Given what she endured, it’s hardly a surprise that Mary still feels the aftereffects of her ordeal: “It doesn’t go away, that fear.” It’s a terrifying reminder, yet again, of the perniciousness of violence against women. Duffy hangs back, giving Mary the time to recount her experience, though he’s clearly affected by her account. “I’m close to tears listening to you,” he says. Bracing though it is to hear Duffy venting his opinions, it’s the stories of his guests that have real impact.

You’re fairly good at bluster, and people say you just throw back statistic after statistic. What do you say to people who accuse you of being a spoofer?

—  Claire Byrne to Minister for Housing Darragh O'Brien

There’s an unexpected outbreak of edgy editorialising on Today with Claire Byrne (RTÉ Radio 1, weekdays), as the usually composed presenter lets fly at a guest with jolting alacrity. The object of Byrne’s scorn is Minister for Housing Darragh O’Brien, who defends his record with the same kind of unshakeable self-confidence as a Crimean War field surgeon surrounded by amputated limbs: impressive in the circumstances, but hardly reassuring. As the Minister talks up the “record number of homes” being built, one could be forgiven for thinking that he’s describing a winning streak on a Monopoly board rather a politician presiding over an era of unprecedented homelessness.

In this context, it’s perhaps understandable that Byrne should boil over in frustration at her guest, except that she does so with this gambit: “Are you honest enough to admit that when it comes to solving the housing crisis, it’s just too little, too late?” This is met with bromides about “turning the corner” and boasts about building 30,000 new homes last year. Byrne points out that considerably more houses are required, but O’Brien is undeterred. Reeling off figures about more construction workers and increased social housing, the Minister gives the impression of being on top of the data, while glossing over the core matter of the State’s inability to provide homes for its citizens.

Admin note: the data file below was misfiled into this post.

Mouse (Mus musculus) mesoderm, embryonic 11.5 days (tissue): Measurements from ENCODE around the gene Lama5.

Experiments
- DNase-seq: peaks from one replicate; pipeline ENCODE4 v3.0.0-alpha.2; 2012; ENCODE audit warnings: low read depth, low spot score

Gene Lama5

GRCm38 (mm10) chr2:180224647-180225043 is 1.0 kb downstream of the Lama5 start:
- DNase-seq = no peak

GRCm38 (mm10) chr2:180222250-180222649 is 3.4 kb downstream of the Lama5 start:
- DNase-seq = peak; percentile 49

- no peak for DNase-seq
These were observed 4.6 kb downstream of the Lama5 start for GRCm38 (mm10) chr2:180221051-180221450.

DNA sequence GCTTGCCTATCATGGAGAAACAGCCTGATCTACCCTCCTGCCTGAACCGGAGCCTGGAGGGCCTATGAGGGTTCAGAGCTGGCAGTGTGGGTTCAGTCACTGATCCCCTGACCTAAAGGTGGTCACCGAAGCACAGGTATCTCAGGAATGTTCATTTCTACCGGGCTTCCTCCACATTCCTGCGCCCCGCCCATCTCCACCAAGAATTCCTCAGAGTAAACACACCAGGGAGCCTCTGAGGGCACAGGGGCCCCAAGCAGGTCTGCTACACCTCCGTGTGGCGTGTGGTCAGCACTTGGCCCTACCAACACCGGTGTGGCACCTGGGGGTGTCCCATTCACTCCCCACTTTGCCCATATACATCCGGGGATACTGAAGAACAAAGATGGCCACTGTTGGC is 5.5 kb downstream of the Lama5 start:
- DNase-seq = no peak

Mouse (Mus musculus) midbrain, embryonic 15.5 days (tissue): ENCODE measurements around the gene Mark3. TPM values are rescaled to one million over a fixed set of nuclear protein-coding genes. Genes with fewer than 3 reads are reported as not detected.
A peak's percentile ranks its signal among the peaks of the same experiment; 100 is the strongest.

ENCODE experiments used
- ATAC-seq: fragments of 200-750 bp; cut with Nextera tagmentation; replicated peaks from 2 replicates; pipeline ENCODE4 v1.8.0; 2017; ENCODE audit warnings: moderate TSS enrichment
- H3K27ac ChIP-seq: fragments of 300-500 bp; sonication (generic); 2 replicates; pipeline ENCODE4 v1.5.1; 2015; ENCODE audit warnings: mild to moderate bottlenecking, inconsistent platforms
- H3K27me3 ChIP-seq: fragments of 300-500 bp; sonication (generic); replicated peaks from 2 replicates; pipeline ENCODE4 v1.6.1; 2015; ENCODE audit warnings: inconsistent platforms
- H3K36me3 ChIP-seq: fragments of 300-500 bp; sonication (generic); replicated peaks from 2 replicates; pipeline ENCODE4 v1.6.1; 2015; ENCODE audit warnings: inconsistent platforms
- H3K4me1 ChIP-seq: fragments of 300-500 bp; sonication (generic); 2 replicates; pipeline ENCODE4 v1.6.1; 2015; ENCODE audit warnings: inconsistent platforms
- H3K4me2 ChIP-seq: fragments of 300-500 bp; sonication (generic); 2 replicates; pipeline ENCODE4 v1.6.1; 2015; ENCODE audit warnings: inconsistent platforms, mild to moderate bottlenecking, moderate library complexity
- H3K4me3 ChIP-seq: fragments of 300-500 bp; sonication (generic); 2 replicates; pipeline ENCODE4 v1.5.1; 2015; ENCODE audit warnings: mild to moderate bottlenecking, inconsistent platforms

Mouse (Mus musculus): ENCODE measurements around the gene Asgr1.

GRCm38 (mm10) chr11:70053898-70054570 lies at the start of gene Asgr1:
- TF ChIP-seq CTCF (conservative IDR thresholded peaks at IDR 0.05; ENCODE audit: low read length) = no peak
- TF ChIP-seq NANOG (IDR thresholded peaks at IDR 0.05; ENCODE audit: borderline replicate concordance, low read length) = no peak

Having had little success in getting her guest to run up the white flag, Byrne abruptly switches focus from policy to personality. “You’re fairly good at bluster, and people say you just throw back statistic after statistic,” she says, “What do you say to people who accuse you of being a spoofer?” O’Brien naturally disagrees, saying his stats are facts (though of course, they’re not all the facts), but he sounds taken aback by the host’s sudden bluntness. It’s certainly a jarring change of gear, possibly as uncomfortable for host as guest: Byrne gets uncharacteristically tongue-tied when pronouncing “statistic”. The attack dog approach seems an awkward fit for Ireland’s least loosey-goosey broadcaster.

Moreover, it doesn’t work. While Byrne’s fusillade doesn’t exactly elicit sympathy for O’Brien, it somehow lets him off the hook. He quickly resumes spinning his narrative, leaving the host to ask forlornly whether the Minister has an impossible task. It’s a fair question, but ultimately irrelevant. Bellicosity rarely achieves the desired results.